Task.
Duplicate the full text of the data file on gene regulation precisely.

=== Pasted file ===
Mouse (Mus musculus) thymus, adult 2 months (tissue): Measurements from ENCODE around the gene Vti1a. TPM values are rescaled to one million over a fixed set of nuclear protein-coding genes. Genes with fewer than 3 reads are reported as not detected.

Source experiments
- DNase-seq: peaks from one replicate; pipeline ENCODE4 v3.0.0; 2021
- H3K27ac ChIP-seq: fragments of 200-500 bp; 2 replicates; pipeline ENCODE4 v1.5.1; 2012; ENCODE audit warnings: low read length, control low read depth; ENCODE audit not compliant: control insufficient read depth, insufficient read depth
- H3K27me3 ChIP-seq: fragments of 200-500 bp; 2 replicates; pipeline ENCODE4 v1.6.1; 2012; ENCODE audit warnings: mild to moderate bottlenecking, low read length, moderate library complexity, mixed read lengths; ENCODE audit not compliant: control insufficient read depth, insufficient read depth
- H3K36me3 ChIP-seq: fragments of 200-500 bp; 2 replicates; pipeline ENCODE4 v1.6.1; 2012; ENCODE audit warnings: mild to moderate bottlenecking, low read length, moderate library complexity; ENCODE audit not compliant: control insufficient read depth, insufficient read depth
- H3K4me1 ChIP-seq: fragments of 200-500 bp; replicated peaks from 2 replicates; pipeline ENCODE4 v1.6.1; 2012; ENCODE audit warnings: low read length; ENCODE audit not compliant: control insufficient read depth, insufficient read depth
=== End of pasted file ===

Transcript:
Mouse (Mus musculus) thymus, adult 2 months (tissue): Measurements from ENCODE around the gene Vti1a. TPM values are rescaled to one million over a fixed set of nuclear protein-coding genes. Genes with fewer than 3 reads are reported as not detected.

Source experiments
- DNase-seq: peaks from one replicate; pipeline ENCODE4 v3.0.0; 2021
- H3K27ac ChIP-seq: fragments of 200-500 bp; 2 replicates; pipeline ENCODE4 v1.5.1; 2012; ENCODE audit warnings: low read length, control low read depth; ENCODE audit not compliant: control insufficient read depth, insufficient read depth
- H3K27me3 ChIP-seq: fragments of 200-500 bp; 2 replicates; pipeline ENCODE4 v1.6.1; 2012; ENCODE audit warnings: mild to moderate bottlenecking, low read length, moderate library complexity, mixed read lengths; ENCODE audit not compliant: control insufficient read depth, insufficient read depth
- H3K36me3 ChIP-seq: fragments of 200-500 bp; 2 replicates; pipeline ENCODE4 v1.6.1; 2012; ENCODE audit warnings: mild to moderate bottlenecking, low read length, moderate library complexity; ENCODE audit not compliant: control insufficient read depth, insufficient read depth
- H3K4me1 ChIP-seq: fragments of 200-500 bp; replicated peaks from 2 replicates; pipeline ENCODE4 v1.6.1; 2012; ENCODE audit warnings: low read length; ENCODE audit not compliant: control insufficient read depth, insufficient read depth